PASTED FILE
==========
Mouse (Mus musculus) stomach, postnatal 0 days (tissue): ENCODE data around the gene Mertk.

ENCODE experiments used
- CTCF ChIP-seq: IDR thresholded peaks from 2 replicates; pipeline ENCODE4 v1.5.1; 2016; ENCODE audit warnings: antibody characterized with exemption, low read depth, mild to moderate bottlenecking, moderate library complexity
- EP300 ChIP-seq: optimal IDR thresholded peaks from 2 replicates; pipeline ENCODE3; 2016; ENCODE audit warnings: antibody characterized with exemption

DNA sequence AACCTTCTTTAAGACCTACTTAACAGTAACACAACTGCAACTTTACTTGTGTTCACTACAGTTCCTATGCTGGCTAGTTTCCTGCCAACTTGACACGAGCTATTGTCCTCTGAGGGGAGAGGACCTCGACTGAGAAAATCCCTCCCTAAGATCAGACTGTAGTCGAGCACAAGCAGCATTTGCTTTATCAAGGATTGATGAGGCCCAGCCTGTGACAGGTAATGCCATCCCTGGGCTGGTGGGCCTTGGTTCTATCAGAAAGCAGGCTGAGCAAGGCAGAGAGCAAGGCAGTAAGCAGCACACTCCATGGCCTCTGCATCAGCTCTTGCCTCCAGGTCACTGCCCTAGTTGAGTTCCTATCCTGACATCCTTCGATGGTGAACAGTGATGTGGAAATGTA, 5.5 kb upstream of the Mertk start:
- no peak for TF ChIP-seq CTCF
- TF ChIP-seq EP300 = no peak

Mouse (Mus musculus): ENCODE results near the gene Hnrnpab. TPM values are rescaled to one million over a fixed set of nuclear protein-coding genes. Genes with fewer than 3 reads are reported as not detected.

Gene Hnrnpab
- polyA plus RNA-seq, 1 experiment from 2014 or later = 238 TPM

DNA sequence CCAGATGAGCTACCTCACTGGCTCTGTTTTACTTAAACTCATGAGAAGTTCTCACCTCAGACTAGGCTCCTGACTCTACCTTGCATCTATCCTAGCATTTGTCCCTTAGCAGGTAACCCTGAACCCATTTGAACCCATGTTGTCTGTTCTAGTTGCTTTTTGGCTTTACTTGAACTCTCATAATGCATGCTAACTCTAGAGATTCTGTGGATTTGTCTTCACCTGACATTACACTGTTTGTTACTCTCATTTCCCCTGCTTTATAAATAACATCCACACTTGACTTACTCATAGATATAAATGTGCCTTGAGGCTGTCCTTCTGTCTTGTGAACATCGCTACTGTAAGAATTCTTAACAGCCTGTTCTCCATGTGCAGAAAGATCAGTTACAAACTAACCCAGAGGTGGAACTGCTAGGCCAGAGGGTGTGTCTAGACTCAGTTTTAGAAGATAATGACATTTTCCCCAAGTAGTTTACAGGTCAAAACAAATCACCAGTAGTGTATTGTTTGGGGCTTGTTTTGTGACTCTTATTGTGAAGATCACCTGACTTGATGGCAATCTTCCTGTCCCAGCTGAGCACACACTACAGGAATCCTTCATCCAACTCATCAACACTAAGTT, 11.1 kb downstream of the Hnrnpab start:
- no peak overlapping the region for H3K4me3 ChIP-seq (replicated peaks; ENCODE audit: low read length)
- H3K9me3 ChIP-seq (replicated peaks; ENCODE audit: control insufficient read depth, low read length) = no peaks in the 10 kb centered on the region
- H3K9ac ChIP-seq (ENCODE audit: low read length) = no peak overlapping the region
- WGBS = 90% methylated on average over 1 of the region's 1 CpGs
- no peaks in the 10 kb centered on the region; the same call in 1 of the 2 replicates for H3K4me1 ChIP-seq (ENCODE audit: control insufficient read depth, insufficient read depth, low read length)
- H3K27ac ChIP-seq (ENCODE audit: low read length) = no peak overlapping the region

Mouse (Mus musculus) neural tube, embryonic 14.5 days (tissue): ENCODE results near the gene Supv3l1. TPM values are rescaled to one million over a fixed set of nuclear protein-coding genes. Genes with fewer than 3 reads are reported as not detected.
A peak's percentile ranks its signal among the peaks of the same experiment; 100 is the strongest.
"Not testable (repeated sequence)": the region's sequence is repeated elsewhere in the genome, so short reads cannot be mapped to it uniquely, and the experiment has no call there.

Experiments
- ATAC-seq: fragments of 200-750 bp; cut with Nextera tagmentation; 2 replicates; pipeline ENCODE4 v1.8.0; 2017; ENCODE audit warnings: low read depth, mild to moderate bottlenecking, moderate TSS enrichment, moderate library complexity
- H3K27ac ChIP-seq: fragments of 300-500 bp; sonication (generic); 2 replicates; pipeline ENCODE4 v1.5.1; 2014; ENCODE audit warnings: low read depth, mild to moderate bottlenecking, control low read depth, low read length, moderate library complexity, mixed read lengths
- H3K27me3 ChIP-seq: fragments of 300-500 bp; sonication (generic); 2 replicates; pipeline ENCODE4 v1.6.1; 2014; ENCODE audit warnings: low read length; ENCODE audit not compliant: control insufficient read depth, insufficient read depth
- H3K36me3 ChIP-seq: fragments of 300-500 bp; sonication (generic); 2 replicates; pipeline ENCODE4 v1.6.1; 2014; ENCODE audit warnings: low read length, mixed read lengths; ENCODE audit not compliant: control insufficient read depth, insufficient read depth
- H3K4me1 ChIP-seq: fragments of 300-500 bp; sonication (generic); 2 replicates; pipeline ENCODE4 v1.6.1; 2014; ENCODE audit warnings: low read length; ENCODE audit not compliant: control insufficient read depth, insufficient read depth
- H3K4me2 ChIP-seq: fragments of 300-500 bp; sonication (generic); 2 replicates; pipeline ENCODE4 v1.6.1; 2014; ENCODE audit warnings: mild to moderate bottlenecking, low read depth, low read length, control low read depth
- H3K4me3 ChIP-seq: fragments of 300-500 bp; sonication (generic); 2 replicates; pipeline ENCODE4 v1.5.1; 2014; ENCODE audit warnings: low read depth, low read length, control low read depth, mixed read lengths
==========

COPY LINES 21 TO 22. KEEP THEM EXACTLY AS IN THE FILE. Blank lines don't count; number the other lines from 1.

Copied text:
Experiments
- ATAC-seq: fragments of 200-750 bp; cut with Nextera tagmentation; 2 replicates; pipeline ENCODE4 v1.8.0; 2017; ENCODE audit warnings: low read depth, mild to moderate bottlenecking, moderate TSS enrichment, moderate library complexity